A semi-authorized biography of Army Gen. David Petraeus, in the context of his Iraq and Afghanistan war commands after 9/11.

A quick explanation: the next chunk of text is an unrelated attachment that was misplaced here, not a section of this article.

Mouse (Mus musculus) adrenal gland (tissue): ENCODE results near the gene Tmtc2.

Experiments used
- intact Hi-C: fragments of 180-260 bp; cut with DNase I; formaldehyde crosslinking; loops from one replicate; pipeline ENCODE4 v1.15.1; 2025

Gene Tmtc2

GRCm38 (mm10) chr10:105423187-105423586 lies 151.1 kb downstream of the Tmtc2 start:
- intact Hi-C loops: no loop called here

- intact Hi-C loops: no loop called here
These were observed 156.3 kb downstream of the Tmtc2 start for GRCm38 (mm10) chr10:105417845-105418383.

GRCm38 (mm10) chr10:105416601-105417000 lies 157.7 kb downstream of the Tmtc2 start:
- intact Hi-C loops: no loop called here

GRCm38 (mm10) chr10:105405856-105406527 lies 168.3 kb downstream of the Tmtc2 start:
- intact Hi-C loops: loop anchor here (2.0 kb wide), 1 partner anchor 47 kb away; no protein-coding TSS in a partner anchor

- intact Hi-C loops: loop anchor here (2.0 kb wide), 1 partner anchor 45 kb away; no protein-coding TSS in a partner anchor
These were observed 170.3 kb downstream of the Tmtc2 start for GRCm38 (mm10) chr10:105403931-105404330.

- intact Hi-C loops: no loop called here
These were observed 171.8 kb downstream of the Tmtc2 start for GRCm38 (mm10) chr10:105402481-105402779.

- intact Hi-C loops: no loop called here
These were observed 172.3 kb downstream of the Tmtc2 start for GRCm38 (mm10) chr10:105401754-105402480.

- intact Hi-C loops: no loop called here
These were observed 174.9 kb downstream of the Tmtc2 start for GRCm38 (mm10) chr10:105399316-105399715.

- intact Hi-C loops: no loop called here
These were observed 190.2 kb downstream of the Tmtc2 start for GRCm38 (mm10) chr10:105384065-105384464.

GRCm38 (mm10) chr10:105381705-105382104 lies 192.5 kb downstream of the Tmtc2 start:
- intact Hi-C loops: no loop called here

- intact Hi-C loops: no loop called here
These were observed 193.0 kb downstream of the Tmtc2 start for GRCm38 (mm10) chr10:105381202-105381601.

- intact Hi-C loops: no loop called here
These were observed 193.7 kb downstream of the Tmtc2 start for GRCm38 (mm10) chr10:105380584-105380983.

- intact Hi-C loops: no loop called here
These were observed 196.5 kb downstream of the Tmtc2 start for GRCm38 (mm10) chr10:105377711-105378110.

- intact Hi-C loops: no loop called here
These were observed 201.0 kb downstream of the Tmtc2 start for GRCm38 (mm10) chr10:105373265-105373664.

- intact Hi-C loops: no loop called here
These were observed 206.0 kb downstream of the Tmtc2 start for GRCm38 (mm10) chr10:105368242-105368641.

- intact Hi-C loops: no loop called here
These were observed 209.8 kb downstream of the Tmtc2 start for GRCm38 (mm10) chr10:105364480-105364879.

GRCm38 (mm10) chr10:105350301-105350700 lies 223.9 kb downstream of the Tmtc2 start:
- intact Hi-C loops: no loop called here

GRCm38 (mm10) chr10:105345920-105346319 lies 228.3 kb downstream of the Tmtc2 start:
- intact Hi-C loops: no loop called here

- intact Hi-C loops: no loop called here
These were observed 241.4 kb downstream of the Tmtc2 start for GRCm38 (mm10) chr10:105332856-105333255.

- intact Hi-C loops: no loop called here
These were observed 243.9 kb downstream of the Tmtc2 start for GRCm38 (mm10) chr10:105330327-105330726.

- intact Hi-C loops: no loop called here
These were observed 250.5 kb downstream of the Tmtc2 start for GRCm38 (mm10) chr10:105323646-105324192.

While researching her doctorate at the University of London, Broadwell, a graduate of the U.S. Military Academy, decided to focus on Petraeus. She had met him in 2006, while a graduate student at Harvard University's Kennedy School of Government, and she eventually came to know him better and won his cooperation to produce a book. Washington Post editor Loeb, who was embedded with a military unit under Petraeus' command in Iraq in 2003, provides a solid journalistic aspect to the book, which is not a traditional biography—the narrative is not chronological and does not cover every aspect of the subject’s rise from student to the top of the military establishment. The author scatters biographical elements throughout the story, offering a somewhat in-depth understanding of how generals are made in the contemporary American military, and what drove this one man in particular to attain the top rank and become perhaps the most recognizable war commander since Dwight D. Eisenhower. Although Broadwell rarely demonstrates overt political stances in the book, she appears to more or less approve of the invasions of Iraq and Afghanistan as a counterterrorist strategy. Though Petraeus comes across as a consistently “all-in” warrior, Broadwell occasionally includes material that reveals his flaws. To the author's credit, she pays close attention to Petraeus' home life; after all, no war commander leaves for battle without consequences for a spouse, children, parents and many others. It is of special interest that Petraeus married Holly Knowlton, whose father William A. Knowlton served as superintendent of West Point when Petraeus was a cadet there. The narrative is difficult to track because of shifting time elements and sporadic sections of battleground details, but Broadwell provides a first-rate education about the modern American military for outsiders.